Three-point dependency

The level of competition was hard to gauge in Italy, but one constant was that the Gophers relied heavily on three-point shooting. They averaged 11.3 threes made in three games, but also 33.7 attempts. Minnesota shot 10-for-36 vs. Stella Azzurra and 13-for-38 vs. Tuscan Select. Keep in mind that the school record for three-point attempts in a game is 36 (record for made threes is 16). If this trend continues during the regular season don’t be surprised to see three-point team records fall, especially in nonconference games. The U only averaged 5.3 threes per game last season, which was last in the Big Ten and among the worst nationally. Shooting more threes means you could make more. That doesn’t mean you’re a better shooting team. Still, the Gophers have added more outside shooting threats. Kalscheur, who missed the final game with a minor ankle sprain, was Minnesota's top shooter last season. He was 4-for-12 from three on the trip, but Williams (6-for-19), Willis (5-for-17), Ihnen (4-for-12), Greenlee (4-for-8) and Michael Hurt (3-for-4) all had games with multiple threes. The Gophers shot 33.7 percent in Italy from long range (31.7 last season), but the team’s accuracy could improve with better shot selection.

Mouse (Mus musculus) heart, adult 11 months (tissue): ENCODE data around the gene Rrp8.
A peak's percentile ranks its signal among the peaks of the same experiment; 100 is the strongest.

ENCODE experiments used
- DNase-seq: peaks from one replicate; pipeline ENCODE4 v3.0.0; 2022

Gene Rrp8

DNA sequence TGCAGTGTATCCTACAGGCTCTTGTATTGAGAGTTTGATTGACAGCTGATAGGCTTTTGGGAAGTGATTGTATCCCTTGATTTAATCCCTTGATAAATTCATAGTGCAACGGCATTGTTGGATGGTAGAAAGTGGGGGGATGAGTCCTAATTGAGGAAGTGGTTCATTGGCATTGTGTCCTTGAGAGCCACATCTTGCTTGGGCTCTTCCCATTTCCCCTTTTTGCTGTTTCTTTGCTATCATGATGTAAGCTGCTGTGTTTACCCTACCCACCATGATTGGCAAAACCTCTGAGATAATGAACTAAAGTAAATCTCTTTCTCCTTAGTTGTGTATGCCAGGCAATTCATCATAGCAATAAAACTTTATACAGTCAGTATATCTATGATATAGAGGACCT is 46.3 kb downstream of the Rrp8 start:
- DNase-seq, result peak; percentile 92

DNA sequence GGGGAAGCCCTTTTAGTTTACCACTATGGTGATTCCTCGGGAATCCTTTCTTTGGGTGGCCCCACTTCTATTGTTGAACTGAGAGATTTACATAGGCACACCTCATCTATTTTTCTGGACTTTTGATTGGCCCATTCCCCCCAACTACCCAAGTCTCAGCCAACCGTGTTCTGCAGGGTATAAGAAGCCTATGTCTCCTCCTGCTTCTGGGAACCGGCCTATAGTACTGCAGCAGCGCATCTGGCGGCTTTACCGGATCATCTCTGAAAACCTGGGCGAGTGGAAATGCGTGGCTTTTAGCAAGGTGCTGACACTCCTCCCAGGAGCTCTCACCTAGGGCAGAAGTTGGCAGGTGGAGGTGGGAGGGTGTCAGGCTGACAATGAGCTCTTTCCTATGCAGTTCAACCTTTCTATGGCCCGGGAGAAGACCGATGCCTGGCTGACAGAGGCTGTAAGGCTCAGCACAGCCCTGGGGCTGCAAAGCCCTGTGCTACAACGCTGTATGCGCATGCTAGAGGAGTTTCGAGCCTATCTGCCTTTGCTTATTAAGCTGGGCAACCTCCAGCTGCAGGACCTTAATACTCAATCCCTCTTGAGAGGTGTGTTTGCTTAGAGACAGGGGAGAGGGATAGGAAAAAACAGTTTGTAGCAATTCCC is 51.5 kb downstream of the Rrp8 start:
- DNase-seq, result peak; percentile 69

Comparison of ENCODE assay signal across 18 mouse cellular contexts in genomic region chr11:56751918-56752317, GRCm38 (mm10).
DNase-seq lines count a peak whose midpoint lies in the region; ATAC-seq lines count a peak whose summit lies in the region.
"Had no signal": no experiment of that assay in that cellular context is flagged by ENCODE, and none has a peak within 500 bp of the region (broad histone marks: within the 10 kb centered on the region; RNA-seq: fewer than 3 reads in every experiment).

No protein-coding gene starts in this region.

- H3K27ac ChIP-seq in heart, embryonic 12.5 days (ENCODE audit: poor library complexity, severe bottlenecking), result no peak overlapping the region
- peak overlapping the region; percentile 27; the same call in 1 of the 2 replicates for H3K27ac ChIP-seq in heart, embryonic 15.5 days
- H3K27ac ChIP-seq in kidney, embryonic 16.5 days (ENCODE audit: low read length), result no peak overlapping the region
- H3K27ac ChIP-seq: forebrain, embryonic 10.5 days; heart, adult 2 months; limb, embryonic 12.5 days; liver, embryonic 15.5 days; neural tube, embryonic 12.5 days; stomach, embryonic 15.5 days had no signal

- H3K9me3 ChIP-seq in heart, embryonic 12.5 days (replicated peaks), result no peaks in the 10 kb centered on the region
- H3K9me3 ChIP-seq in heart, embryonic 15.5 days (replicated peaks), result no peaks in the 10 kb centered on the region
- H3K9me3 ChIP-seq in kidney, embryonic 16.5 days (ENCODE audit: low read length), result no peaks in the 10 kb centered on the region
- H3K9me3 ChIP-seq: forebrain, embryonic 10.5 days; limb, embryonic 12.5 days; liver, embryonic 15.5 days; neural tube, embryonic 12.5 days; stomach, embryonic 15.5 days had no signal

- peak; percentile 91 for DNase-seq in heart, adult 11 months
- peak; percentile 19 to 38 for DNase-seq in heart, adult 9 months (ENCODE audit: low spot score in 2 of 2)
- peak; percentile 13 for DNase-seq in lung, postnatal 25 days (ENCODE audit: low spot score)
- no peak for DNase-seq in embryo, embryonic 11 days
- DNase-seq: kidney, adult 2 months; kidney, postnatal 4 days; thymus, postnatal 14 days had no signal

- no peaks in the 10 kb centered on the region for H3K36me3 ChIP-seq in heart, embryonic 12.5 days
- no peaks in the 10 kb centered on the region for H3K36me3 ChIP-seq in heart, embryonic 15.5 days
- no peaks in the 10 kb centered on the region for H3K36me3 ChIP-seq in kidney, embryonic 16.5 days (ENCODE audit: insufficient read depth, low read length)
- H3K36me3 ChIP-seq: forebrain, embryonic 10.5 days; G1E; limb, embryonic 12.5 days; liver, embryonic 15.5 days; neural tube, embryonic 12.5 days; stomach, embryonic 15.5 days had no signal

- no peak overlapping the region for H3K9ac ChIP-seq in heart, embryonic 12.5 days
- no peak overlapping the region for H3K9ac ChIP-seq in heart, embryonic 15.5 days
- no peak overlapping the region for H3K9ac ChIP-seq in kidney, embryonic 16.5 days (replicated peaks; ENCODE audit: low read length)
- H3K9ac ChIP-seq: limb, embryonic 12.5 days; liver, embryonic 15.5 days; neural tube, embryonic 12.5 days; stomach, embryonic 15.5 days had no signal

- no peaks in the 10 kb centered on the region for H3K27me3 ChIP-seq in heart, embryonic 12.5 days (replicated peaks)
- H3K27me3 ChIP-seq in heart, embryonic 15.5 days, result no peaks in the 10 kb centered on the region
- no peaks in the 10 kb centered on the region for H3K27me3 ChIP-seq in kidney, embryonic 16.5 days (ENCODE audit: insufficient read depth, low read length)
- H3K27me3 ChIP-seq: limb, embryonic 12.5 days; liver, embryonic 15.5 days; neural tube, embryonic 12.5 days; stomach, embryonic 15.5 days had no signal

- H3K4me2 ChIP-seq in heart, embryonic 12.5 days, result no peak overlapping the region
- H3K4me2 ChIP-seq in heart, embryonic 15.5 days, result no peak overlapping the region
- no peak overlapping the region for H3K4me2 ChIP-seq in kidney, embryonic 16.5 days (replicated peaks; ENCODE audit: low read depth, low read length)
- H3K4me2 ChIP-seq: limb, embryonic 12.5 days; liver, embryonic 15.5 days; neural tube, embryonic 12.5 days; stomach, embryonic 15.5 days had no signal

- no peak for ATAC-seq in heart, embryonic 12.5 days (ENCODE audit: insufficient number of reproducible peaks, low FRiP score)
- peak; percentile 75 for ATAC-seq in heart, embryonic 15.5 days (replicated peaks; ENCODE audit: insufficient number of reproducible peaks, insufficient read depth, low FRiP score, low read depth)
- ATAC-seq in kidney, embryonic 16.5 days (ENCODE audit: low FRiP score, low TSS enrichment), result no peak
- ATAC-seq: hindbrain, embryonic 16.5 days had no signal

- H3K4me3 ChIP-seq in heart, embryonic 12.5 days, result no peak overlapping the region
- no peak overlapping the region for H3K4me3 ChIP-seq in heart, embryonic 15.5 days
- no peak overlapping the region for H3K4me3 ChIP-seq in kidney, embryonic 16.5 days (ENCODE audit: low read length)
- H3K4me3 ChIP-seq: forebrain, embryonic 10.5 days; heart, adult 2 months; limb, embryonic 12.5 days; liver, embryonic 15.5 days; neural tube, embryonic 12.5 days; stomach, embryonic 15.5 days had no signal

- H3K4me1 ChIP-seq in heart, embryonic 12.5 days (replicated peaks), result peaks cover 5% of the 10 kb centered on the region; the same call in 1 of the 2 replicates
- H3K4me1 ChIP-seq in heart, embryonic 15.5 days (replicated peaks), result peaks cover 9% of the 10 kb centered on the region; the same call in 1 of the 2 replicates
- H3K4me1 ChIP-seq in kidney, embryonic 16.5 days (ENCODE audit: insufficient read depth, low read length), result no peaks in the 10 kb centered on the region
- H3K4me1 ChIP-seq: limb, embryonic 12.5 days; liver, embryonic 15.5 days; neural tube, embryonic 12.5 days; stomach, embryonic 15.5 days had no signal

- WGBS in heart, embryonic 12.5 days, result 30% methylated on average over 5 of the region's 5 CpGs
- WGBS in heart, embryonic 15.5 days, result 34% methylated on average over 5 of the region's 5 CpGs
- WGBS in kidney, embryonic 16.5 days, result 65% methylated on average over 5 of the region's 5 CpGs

Starting lineup

Minnesota’s comeback win in the opener in Italy was against the toughest opponent by far in three games. And it was no coincidence that Pitino’s starting lineup that night vs. Stella Azzurra was Carr, Kalscheur, Willis, Demir and Oturu. You can bet that will be the same group that starts the regular season opener this November. Kalscheur and Oturu are returning starters from last season’s 22-win NCAA tournament team. Willis has arguably been Minnesota’s most consistent player all summer. Carr got off to a poor start in Italy with a 3-for-14 shooting performance (1-for-8 from three and 2-for-8 on free throws) in Game 1. Still, the sophomore from Canada shot 7-for-14 in the next two games combined and added 10 assists and six steals. Demir, a graduate transfer from Drexel, is the biggest question mark considering he has only played at the mid-major level. Past grad transfers such as Akeem Springs and Brock Stull both from UW-Milwaukee needed time to figure out their roles (Stull struggled to make an impact at all). Demir had an advantage over them after spending the entire summer practicing with the Gophers. The 6-9 senior’s strong effort on the boards in Italy was a good sign. Demir averaged 9.7 points and 6.0 rebounds in three games, including a double-double with 13 points and 10 rebounds vs. Stella Azzurra. Demir’s inside presence won’t obviously be what former Gopher standout Jordan Murphy gave them during his historic four-year career. But Demir, Hurt and sophomore Jarvis Omersa played well enough in Italy to feel comfortable at power forward before Big Ten play. That'll take pressure off junior Eric Curry to play major minutes until he's ready coming off last season's foot injury.